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How can I configure a persistent ip rule on Linux (specifically Redhat based distros)? Is there no built in method? Is my only option adding to /etc/rc.d/rc.local or creating my own rc.d script?

Edit: For clarification I am not referring to iptables but the ip tool (which I don't think a lot of people are familiar with). In any case, the rule I am trying to persist is added with the following command:

# ip rule add fwmark 1 lookup 100
# ip rule
...
32765: from all fwmark 0x1 lookup 100
...

The only reference I've found to doing this is from Novell: http://www.novell.com/support/viewContent.do?externalId=7008874&sliceId=1 which recommends creating an rc.d script

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Can you share the IP rule you'd like to persist? –  ewwhite Apr 5 '12 at 18:34
    
Rule is ip rule add fwmark 1 lookup 100 –  brent Apr 5 '12 at 18:50

2 Answers 2

up vote 9 down vote accepted

As is customary I stumble upon the answer to my own problem shortly after asking :) Found an answer at http://grokbase.com/t/centos/centos/099bmc07mq/persisting-iproute2-routes-and-rules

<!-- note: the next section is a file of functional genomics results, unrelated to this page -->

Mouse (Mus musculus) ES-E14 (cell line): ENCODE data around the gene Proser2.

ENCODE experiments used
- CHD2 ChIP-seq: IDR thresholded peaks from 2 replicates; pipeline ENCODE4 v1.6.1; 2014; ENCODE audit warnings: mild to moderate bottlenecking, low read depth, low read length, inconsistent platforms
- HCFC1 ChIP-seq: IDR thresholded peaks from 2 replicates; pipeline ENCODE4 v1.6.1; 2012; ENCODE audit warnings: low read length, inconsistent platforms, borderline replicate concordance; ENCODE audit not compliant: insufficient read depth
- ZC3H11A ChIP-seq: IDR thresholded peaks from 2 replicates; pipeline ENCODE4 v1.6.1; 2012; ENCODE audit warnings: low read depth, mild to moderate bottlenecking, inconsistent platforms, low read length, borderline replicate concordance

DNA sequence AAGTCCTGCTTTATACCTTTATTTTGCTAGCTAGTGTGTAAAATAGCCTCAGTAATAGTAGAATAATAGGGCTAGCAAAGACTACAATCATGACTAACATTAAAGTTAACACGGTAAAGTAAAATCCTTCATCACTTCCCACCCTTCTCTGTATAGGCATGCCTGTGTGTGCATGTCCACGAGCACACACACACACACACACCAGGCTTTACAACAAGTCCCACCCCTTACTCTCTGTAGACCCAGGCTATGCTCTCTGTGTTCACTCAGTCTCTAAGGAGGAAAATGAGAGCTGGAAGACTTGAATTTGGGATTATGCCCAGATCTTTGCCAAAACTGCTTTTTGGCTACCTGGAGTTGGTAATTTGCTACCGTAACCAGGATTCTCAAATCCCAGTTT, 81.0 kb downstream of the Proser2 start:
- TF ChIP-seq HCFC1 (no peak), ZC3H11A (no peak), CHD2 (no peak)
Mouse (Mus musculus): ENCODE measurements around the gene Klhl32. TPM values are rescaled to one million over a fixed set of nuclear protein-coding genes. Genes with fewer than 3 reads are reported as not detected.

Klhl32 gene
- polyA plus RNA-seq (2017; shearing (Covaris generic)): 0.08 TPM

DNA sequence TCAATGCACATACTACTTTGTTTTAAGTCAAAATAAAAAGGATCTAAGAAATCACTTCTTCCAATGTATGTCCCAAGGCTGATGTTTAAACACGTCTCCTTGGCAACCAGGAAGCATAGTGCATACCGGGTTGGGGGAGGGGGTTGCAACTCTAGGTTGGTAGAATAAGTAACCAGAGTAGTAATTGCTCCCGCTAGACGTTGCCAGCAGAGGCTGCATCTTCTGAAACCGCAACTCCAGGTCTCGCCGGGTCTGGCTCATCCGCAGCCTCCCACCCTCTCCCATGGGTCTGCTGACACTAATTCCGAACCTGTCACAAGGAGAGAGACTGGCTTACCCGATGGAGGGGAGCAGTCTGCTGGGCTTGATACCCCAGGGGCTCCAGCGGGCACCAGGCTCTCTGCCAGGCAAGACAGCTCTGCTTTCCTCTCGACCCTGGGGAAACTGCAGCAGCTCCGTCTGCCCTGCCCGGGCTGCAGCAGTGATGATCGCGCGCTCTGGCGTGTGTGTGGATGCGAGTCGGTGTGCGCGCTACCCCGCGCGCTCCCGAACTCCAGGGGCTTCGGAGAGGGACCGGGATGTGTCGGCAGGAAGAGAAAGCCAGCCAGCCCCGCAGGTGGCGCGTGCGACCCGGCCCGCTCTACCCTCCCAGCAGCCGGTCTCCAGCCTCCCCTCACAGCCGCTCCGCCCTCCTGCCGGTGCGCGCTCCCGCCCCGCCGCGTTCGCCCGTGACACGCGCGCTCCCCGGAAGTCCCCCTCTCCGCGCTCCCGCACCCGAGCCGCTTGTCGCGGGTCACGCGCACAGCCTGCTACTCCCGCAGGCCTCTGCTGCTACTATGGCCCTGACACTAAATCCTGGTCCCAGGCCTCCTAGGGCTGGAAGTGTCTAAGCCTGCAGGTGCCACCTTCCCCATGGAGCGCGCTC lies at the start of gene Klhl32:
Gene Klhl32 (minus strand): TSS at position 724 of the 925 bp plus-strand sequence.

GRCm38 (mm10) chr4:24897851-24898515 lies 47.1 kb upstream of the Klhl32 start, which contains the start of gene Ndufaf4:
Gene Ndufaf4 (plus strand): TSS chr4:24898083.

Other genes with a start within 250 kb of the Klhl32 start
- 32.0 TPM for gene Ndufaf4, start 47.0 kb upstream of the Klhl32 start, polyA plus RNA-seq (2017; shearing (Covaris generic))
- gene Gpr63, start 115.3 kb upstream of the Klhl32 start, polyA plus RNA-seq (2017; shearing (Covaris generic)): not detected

On Redhat 5+ the /etc/sysconfig/network-scripts/ifup-routes script handles rule-* files. Relevant code below:

# Routing rules
FILES="/etc/sysconfig/network-scripts/rule-$1"
if [ -n "$2" -a "$2" != "$1" ]; then
    FILES="$FILES /etc/sysconfig/network-scripts/rule-$2"
fi

for file in $FILES; do
   if [ -f "$file" ]; then
       { cat "$file" ; echo ; } | while read line; do
           if [[ ! "$line" =~ $MATCH ]]; then
           /sbin/ip rule add $line
       fi
       done
   fi
done

Script for RHEL 6.5 (possibly older 6+):

# Routing rules
FILES="/etc/sysconfig/network-scripts/rule-$1 /etc/sysconfig/network-scripts/rule6-$1"
if [ -n "$2" -a "$2" != "$1" ]; then
FILES="$FILES /etc/sysconfig/network-scripts/rule-$2 /etc/sysconfig/network-scripts/rule6-$2"
fi

for file in $FILES; do
   if [ -f "$file" ]; then
       handle_ip_file $file
   fi
done

handle_ip_file() {
    local f t type= file=$1 proto="-4"
    f=${file##*/}
    t=${f%%-*}
    type=${t%%6}
    if [ "$type" != "$t" ]; then
        proto="-6"
    fi
    { cat "$file" ; echo ; } | while read line; do
        if [[ ! "$line" =~ $MATCH ]]; then
            /sbin/ip $proto $type add $line
        fi
    done
}
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note if you use priorities in these rule files for any of the rules, you have to use priorities for all the rules. Otherwise, the ones that don't have any priorities all get added to the priority 0 chain.

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